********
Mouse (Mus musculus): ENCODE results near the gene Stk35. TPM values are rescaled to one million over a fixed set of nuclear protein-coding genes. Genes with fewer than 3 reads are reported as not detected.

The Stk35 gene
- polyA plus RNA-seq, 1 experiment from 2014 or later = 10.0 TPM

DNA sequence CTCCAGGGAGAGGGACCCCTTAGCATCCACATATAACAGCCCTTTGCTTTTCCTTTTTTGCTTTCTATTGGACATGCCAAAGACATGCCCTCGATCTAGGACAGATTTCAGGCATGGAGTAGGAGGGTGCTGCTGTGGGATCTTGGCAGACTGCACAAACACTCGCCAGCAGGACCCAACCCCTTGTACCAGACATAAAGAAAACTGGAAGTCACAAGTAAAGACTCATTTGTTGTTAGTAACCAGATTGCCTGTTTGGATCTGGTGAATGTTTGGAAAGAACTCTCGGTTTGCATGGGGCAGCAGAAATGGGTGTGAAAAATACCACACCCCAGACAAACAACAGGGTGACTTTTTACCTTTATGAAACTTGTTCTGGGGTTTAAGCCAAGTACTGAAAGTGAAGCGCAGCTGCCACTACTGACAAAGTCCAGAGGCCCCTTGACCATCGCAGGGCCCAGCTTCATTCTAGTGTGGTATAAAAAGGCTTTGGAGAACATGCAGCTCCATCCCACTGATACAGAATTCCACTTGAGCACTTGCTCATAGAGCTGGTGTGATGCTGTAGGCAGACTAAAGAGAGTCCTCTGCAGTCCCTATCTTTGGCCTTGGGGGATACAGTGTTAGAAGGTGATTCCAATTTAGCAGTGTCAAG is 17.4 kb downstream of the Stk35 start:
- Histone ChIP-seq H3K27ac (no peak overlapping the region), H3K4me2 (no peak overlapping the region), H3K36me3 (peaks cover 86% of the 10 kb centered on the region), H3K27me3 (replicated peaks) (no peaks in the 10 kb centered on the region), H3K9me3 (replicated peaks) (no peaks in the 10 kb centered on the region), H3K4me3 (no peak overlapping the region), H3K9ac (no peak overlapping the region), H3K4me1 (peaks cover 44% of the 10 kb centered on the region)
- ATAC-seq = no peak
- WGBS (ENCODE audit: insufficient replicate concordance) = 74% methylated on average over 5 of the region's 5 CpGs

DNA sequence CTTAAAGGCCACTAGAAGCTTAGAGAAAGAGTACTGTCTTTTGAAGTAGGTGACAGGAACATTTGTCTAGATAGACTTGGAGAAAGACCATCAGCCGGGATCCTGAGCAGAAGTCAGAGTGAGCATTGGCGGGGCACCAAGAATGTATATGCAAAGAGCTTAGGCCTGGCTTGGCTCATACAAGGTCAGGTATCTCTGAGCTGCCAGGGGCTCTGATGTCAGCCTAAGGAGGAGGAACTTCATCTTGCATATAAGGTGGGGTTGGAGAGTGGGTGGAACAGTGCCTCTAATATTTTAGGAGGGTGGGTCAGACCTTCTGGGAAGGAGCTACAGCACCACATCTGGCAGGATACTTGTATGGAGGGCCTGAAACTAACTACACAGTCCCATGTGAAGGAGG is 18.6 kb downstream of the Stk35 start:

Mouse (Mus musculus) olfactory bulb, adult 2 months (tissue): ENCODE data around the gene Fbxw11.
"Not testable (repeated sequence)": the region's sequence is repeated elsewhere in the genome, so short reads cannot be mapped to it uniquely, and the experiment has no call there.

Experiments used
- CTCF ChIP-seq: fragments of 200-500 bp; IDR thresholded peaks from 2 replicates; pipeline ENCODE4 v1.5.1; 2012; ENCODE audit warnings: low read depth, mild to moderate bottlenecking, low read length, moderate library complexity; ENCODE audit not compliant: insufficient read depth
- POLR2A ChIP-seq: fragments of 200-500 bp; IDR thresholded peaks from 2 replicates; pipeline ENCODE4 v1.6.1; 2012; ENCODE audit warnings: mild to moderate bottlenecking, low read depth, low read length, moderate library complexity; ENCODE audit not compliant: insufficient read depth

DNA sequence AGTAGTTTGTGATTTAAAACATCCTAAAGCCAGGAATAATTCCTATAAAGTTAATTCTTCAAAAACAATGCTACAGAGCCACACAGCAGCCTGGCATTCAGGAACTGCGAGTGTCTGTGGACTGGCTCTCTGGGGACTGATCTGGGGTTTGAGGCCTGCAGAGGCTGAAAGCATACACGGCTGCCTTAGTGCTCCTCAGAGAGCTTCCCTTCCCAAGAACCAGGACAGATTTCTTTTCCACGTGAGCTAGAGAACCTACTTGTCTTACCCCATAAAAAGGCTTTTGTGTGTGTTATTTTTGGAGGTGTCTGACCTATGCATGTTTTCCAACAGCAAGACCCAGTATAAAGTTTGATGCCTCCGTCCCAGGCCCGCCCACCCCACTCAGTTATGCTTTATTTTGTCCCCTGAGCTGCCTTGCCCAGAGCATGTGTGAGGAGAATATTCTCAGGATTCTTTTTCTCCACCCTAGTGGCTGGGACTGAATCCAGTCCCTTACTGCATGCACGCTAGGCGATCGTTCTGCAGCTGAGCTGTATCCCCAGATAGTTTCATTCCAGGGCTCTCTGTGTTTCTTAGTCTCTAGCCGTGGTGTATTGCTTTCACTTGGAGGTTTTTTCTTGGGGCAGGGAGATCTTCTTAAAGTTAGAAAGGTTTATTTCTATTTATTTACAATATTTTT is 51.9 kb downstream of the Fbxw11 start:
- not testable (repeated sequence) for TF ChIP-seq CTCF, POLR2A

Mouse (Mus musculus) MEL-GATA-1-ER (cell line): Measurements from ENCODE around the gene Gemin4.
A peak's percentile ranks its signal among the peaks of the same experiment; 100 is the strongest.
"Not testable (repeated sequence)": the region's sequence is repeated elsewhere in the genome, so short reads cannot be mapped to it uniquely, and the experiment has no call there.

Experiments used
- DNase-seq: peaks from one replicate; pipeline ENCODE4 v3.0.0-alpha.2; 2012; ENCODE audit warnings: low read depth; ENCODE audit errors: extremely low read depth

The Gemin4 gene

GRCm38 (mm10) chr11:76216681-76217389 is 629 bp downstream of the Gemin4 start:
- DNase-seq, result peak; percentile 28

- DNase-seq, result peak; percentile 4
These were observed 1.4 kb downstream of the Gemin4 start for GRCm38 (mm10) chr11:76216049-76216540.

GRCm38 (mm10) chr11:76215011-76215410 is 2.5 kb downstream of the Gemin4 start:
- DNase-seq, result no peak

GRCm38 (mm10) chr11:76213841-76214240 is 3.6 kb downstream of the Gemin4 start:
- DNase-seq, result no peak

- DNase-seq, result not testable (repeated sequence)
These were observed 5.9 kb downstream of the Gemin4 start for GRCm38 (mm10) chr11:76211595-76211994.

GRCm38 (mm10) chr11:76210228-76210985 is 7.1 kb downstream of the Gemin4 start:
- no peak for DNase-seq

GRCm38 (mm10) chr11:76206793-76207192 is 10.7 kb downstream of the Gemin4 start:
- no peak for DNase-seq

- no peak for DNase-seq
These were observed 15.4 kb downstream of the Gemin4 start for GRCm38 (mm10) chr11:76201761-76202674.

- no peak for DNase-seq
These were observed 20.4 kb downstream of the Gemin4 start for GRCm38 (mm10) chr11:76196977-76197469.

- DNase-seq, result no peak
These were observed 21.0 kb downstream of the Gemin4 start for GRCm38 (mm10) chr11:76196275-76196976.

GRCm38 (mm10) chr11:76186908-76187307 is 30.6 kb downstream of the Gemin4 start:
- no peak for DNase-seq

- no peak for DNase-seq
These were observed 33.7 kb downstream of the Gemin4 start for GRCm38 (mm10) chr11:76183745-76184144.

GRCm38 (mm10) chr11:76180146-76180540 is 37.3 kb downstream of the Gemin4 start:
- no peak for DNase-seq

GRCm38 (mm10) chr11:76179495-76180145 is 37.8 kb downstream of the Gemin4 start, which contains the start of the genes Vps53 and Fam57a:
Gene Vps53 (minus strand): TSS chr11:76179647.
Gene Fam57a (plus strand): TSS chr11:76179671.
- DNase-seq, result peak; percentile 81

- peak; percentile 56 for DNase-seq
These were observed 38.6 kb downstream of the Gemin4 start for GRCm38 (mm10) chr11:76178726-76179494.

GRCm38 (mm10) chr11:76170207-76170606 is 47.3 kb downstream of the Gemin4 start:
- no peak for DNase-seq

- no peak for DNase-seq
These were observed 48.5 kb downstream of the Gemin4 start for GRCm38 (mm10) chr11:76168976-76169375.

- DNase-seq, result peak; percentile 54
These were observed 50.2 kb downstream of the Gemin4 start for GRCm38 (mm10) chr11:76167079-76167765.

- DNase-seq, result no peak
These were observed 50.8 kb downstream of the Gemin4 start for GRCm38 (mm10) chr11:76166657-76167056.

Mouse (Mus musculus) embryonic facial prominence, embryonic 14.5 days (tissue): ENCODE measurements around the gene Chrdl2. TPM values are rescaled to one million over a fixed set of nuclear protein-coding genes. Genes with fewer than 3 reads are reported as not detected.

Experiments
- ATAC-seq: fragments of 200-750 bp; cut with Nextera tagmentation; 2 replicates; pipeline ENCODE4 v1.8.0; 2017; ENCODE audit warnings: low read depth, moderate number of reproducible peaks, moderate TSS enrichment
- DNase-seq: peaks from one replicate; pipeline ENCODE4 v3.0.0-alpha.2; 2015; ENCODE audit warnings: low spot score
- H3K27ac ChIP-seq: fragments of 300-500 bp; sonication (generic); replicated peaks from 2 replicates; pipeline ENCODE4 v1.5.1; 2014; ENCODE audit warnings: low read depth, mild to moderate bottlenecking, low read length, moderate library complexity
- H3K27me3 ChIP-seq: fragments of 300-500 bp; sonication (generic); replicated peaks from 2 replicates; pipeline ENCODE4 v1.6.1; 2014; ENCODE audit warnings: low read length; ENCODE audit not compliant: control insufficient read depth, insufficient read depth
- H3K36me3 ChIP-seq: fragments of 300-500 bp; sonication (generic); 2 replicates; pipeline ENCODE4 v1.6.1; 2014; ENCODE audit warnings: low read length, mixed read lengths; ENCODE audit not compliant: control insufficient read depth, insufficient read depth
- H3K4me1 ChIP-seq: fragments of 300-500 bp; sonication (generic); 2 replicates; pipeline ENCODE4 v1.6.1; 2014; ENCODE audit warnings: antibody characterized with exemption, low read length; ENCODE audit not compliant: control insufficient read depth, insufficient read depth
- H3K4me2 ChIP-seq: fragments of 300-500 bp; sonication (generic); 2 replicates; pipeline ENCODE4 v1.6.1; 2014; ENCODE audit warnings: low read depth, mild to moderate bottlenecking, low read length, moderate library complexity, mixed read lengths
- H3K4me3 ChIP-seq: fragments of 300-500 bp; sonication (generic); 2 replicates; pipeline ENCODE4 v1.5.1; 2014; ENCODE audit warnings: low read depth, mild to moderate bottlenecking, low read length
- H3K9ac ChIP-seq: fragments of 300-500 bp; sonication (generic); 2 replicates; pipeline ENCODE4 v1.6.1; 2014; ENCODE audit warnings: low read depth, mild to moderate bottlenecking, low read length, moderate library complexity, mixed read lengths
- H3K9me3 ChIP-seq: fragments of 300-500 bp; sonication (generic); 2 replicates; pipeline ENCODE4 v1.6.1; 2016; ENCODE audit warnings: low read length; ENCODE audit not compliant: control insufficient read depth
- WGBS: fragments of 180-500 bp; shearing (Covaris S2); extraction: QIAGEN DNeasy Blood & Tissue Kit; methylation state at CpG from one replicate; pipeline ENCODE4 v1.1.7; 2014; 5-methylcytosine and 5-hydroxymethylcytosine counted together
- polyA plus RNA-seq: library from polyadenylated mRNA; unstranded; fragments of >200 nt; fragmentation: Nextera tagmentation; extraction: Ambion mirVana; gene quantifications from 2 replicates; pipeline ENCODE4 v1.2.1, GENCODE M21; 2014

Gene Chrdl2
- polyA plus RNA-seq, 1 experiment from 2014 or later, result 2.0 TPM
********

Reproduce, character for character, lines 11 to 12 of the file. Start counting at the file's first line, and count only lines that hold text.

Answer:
Experiments used
- CTCF ChIP-seq: fragments of 200-500 bp; IDR thresholded peaks from 2 replicates; pipeline ENCODE4 v1.5.1; 2012; ENCODE audit warnings: low read depth, mild to moderate bottlenecking, low read length, moderate library complexity; ENCODE audit not compliant: insufficient read depth